Unfortunately, in a more general sense, levels vary from country to country and much of this is tied in with socioeconomics. Particulate matter in terms of air pollution is not the only risk. There is also exposure to ozone (O3), nitrogen dioxide (NO2) and sulphur dioxide (SO2). As with particulate matter, concentrations of these other substances are often highest largely in the urban areas of low- and middle-income countries.
Ozone for example is a major factor in asthma morbidity and mortality, while nitrogen dioxide and sulphur dioxide also can play a role in asthma, bronchial symptoms, lung inflammation and reduced lung function.
Our Harvard study in the US found that even an extra microgram of particulate matter per cubic metre of air over the long term could cause an increase in mortality rate of 11% when affected by COVID-19. This increase was typical for people who had lived for decades in a county with high levels of fine particulate pollution.
The researchers looked at more than 3,000 counties across the US and directly compared levels of fine particulate air pollution with mortality rates from COVID-19. They then adjusted for influential variables such as population size, hospital beds, number of people tested for COVID-19, weather, and socioeconomic and behavioural variables such as obesity and smoking before drawing conclusions.
Obviously, the point of the study at the time was to predict where health care resources should be focused and concentrated. The researchers wrote, ‘The study results underscore the importance of continuing to enforce existing air pollution regulations to protect human health both during and after the COVID-19 crisis.’
However the impact of pollution also has a much wider-ranging impact on general global health even outside the pandemic as we mentioned earlier.
The Impact of Air Pollution
Pollution is responsible for an estimated 9 million premature deaths, or one in six of all deaths worldwide, according to a 2017 study published in the medical journal The Lancet. More than 90% of those fatalities occurred in low or middle-income countries.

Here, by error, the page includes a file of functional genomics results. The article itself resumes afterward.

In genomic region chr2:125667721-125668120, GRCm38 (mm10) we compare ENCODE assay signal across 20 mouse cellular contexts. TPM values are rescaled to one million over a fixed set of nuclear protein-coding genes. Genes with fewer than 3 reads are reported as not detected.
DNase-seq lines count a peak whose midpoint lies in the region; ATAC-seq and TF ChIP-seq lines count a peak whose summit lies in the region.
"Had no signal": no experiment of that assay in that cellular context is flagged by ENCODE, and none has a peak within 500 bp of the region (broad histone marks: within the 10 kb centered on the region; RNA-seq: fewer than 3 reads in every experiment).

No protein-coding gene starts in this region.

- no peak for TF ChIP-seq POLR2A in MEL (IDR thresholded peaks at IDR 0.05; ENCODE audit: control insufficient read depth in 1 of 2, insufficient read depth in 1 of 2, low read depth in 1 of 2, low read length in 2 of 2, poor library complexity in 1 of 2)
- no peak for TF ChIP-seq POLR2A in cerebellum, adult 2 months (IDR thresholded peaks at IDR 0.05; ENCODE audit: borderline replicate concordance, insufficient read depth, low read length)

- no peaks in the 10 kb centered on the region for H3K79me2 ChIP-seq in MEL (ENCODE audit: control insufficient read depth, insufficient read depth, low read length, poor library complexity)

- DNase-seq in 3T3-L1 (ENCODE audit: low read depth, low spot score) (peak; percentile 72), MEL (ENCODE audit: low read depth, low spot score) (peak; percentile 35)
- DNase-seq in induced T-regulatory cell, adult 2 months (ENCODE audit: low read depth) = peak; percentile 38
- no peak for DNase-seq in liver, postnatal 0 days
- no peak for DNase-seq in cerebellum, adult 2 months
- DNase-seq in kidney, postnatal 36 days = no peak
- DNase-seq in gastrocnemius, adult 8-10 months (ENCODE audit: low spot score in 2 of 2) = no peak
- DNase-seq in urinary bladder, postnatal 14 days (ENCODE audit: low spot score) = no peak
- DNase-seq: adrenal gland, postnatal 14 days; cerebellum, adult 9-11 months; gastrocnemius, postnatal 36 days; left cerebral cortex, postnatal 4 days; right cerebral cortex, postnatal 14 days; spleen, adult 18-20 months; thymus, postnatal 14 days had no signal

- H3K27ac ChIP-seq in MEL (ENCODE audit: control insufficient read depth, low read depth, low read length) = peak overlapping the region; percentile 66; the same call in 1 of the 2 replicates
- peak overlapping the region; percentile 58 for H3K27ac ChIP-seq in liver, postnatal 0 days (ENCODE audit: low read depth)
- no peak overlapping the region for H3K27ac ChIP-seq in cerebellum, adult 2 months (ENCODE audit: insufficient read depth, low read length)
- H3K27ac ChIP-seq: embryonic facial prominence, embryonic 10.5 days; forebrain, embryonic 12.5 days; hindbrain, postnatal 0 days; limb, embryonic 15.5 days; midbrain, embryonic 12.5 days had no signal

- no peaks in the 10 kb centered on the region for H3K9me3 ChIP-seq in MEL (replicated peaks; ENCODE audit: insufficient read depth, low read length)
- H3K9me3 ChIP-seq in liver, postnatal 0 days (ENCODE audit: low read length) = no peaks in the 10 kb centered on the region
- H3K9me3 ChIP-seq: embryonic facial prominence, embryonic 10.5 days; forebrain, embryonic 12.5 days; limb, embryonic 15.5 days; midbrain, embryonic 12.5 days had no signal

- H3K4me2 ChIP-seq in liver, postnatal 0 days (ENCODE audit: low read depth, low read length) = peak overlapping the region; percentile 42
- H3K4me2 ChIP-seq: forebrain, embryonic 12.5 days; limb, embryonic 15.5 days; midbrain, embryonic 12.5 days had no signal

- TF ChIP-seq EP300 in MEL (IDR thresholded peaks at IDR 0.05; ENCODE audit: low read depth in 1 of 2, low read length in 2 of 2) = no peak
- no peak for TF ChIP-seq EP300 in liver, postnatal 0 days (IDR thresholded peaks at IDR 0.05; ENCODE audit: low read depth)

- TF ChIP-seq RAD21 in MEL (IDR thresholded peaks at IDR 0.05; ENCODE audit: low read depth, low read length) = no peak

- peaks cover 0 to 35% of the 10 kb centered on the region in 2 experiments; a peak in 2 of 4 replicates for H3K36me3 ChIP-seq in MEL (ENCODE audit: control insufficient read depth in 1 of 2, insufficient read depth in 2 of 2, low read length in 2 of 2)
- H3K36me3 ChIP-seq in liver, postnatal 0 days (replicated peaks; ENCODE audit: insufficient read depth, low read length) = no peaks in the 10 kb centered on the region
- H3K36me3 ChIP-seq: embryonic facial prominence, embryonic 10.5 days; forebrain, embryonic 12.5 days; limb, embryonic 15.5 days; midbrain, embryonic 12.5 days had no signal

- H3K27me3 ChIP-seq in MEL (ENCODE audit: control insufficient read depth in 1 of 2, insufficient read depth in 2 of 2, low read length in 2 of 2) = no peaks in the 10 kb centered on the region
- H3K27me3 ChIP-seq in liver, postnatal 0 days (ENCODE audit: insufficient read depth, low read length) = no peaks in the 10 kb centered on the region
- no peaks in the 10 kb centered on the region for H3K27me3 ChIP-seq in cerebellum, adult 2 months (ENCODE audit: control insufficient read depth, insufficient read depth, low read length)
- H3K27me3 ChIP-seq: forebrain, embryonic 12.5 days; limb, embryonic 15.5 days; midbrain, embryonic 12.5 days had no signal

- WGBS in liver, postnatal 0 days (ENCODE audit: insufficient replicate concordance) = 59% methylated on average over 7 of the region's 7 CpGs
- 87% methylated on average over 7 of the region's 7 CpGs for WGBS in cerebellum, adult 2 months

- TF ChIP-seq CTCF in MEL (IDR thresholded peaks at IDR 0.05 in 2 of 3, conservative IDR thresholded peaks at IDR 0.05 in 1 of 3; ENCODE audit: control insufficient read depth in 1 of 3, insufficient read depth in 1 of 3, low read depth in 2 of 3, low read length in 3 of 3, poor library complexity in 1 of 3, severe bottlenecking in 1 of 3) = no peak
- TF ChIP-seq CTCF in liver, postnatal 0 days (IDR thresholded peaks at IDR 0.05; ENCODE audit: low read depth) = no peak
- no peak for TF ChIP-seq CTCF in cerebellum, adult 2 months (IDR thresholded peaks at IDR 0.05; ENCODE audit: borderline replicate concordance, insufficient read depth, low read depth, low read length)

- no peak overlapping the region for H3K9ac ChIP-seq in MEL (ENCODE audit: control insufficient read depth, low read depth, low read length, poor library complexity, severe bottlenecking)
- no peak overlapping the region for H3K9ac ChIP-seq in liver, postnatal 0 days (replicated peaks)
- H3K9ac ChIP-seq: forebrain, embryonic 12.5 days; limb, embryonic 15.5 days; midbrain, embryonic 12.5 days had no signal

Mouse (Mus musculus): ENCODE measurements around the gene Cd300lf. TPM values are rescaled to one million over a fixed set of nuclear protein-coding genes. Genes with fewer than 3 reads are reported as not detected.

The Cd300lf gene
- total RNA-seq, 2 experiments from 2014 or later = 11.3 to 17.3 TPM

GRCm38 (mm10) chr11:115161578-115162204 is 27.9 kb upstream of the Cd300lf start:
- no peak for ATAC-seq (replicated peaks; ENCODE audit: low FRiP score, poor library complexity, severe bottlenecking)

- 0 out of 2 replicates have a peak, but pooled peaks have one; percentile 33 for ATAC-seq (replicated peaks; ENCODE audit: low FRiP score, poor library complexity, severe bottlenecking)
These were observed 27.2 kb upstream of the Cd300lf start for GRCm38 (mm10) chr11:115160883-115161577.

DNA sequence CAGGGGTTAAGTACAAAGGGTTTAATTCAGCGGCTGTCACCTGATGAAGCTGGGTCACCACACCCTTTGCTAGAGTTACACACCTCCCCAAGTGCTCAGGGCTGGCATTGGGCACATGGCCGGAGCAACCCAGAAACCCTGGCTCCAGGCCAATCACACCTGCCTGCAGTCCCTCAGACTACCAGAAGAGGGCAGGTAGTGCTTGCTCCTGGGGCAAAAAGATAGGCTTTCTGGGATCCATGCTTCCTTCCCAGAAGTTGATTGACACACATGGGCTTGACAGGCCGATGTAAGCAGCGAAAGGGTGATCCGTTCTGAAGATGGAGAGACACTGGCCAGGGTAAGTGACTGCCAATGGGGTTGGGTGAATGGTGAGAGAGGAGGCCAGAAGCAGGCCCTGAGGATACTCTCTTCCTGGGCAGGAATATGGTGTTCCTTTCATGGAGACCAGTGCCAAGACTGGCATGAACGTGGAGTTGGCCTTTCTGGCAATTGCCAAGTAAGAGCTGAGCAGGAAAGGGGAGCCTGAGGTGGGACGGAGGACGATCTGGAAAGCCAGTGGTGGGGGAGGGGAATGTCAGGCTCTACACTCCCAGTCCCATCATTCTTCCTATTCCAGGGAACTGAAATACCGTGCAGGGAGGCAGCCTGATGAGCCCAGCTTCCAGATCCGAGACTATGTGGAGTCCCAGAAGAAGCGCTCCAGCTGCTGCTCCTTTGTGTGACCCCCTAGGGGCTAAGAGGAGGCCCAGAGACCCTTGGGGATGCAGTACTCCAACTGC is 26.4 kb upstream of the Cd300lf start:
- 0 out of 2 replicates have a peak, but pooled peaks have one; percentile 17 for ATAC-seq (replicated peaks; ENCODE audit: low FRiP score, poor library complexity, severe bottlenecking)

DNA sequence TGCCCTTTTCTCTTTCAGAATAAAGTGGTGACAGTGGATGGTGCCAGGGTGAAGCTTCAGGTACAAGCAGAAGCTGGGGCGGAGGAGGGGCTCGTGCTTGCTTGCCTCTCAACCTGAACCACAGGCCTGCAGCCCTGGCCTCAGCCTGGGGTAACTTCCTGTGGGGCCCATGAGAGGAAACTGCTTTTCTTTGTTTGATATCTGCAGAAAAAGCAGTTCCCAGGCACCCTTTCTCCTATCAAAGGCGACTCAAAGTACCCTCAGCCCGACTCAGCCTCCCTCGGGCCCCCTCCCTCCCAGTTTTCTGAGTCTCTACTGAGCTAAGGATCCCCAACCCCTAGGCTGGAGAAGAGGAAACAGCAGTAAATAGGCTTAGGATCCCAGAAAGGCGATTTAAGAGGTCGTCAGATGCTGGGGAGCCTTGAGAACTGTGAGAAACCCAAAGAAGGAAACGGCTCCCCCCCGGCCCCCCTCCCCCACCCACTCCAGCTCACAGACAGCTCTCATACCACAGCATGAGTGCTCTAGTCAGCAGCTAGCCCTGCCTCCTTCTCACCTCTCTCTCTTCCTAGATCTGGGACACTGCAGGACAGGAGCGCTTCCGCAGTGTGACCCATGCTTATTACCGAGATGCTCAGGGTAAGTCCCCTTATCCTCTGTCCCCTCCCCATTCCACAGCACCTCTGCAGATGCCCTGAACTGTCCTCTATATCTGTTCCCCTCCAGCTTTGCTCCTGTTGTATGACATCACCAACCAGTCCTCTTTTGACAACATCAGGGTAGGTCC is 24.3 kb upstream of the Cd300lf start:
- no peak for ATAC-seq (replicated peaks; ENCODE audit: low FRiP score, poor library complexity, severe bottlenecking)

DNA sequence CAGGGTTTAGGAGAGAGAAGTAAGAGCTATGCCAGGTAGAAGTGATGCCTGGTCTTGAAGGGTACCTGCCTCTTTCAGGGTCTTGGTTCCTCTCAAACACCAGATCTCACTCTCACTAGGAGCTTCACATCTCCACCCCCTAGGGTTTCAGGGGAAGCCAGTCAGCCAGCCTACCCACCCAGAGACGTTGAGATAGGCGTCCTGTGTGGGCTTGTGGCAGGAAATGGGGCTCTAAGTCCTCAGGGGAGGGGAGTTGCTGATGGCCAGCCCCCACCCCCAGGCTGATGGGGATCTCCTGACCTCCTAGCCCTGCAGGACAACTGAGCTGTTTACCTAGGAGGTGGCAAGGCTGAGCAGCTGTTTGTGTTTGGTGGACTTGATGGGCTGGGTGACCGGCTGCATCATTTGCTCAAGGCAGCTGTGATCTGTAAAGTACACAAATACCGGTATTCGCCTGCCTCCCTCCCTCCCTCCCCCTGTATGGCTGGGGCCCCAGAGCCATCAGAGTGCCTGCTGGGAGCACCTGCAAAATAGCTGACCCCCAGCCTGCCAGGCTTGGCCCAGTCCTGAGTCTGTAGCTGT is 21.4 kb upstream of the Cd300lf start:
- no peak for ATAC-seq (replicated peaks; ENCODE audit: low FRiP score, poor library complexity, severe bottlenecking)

In these countries exposure to airborne pollutants in and around homes from household combustion of fuels on open fires or traditional stoves for cooking, heating and lighting exacerbates the risk for air pollution-related diseases, including acute lower respiratory infections, cardiovascular disease, chronic obstructive pulmonary disease and lung cancer.
In 2016, Ulan Bator, the capital of Mongolia, overtook both New Delhi and Beijing as the capital with the highest air pollution levels in the world. This is in part due to the city’s topography as, just as in Beijing, it is built in a river valley surrounded by mountains that serve to trap air pollution.
Climatic extreme is another cause. Ulan Bator is the world’s coldest capital; the average January low is -33C, the point at which Fahrenheit and Celsius intersect. In 2018, a government-installed sensor reported a PM2.5 per cubic meter rate of 3,320 μg/m3 in Ulan Bator. The World Health Organization (WHO) level is 10 μg/m3. Pneumonia is now the second-leading cause of death in children under 5 years old.
World Health Organisation air quality guidelines estimate that reducing annual average fine particulate matter (PM2.5) concentrations from levels of 35 μg/m3, common in many developing cities, to the WHO guideline level of 10 μg/m3, could reduce air pollution-related deaths by around 15%. However, even in the EU, where PM concentrations in many cities do comply with guideline levels, it is estimated that average life expectancy is 8.6 months lower than it would otherwise be, due to PM exposures from human sources.
But there is hope. As the largest developing economy, China is heavily affected by PM2.5 pollution resulting from processes of rapid expansion. To reduce PM2.5 pollution, the State Council of China launched the Air Pollution Prevention and Control Action Plan (APPCAP) in 2013.
This aimed to lower PM2.5 concentration in cities by 10–25% by 2017. Costing about $270 billion, covering more than 300 cities all around China, APPCAP is by far the largest air pollution control action ever implemented. The Ministry of Ecology and Environment of China declared in 2018 that the PM2.5 concentration target of the APPCAP had been achieved. Over this time period, PM2.5 concentrations decreased from 62 to 42 μg m3 and PM2.5 -attributable mortality declined by 0.41 million people. PM2.5 concentration changes were largely driven by emissions reductions from industry and promoting clean fuels in the residential sector.